By Tania Phillips
Weekly performances in Stanthorpe each
Saturday are the latest part of a campaign to
create Special Entertainment precincts in the
The performances from 11am to noon
each week are part of the push being made by
the Granite Belt Music Council.
Council spokesman Kel Johnson said the
group believed that music could help lead
economic recovery in the region after the recent disasters and had started the campaign
to allow easier access to live music in the
“Special Entertainment precincts – their
authority and framework is found in section
264 of the Local Government act of 2009 and
what it does is allows for the State government laws for councils to have special entertainment precincts,” he explained.
“What it does is reduces a lot of the red
tape and you’ve only got one group – the
council – looking out for it and they make the
rules in there.
“In the past we’ve had problems with street
closures, there is various reasons why that has
happened but if you have Special Entertainment precincts it allows greater flexibility
with things like the Apple and Grape Festival.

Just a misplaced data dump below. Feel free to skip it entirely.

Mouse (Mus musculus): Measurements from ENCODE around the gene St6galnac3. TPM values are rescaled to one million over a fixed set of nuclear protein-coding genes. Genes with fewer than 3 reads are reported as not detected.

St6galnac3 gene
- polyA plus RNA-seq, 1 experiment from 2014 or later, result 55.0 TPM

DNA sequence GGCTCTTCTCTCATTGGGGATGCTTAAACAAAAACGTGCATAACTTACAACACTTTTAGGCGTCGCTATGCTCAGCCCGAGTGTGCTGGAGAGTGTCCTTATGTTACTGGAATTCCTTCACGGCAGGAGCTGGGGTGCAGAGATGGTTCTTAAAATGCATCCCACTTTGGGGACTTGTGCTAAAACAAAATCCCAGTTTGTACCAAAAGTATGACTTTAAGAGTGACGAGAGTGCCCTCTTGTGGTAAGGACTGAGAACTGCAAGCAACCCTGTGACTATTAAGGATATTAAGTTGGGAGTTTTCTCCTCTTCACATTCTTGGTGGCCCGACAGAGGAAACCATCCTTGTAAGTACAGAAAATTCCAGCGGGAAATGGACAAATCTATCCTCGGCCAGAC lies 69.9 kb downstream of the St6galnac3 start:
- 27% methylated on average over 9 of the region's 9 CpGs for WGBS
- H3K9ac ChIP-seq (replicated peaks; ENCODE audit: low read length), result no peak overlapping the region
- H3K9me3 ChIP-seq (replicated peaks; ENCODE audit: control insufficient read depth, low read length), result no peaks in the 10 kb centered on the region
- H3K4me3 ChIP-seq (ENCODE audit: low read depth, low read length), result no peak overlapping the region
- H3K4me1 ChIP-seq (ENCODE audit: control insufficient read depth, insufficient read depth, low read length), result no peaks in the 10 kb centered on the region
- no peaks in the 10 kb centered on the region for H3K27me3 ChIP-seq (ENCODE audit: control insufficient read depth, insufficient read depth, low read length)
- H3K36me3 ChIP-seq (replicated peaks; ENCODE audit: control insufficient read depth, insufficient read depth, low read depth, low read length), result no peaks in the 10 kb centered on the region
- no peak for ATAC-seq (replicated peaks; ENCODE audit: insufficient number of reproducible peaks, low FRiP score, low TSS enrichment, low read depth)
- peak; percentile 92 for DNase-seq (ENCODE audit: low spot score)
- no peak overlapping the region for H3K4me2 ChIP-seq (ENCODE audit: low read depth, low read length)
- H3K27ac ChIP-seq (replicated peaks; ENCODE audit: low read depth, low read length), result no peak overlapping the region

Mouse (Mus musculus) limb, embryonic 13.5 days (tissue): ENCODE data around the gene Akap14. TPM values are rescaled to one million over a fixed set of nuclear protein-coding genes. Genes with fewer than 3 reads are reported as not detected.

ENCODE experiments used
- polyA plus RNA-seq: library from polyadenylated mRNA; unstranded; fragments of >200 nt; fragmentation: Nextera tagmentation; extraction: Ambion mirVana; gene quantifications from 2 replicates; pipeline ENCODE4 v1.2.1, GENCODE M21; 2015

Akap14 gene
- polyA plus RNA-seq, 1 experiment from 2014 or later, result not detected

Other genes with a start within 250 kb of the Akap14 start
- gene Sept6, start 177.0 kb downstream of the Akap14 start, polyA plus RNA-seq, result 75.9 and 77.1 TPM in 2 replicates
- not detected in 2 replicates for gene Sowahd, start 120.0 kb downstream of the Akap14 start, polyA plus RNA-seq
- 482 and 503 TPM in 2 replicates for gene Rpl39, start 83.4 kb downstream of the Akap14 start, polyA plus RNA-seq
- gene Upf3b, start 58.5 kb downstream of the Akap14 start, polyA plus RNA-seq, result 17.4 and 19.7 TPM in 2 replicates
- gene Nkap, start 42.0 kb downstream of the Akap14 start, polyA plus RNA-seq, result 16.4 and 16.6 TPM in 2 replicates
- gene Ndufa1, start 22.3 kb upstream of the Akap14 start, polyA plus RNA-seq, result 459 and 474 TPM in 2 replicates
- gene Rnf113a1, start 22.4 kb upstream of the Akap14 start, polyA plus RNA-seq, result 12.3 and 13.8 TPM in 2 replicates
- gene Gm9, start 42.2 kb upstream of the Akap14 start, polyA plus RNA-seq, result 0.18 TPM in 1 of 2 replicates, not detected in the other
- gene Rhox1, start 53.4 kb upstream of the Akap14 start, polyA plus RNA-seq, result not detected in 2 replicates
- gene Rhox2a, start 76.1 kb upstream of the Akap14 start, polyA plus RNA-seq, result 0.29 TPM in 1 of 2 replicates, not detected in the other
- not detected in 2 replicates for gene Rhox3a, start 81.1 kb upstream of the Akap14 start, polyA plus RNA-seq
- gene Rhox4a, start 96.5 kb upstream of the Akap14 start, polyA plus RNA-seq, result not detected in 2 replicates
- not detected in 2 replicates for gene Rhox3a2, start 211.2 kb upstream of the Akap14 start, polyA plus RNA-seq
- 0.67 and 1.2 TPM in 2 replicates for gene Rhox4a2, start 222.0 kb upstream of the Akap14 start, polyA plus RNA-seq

You won’t have to rely on EPA, Police and Liquor Licensing as much. It will be dealt with
by council and the local community that’s the
way it should happen.”
He said when it is defined in a town-planning sense, it made it easier for live music to
“It’s good for a live music hub, tourism and
good for other arts as well,” Mr Johnson said.
“We are trying to propose and get funding
for the Bandstand – we want to do four concerts
one for each season. There is another program
that is happening that the Happy Valley Hippy
Shop is doing – and that’s the busking.
“But they are wanting to formalize it and
call it Be Not Afraid Live. We’re about trying
to aid the recovery and we think we have a
good thing happening.”
He said there was a petition that people
can sign on-line and at Cafe 77 and Happy
Valley Hippy Shop as well.
For more information on the proposal,
the petition and all of the programs head to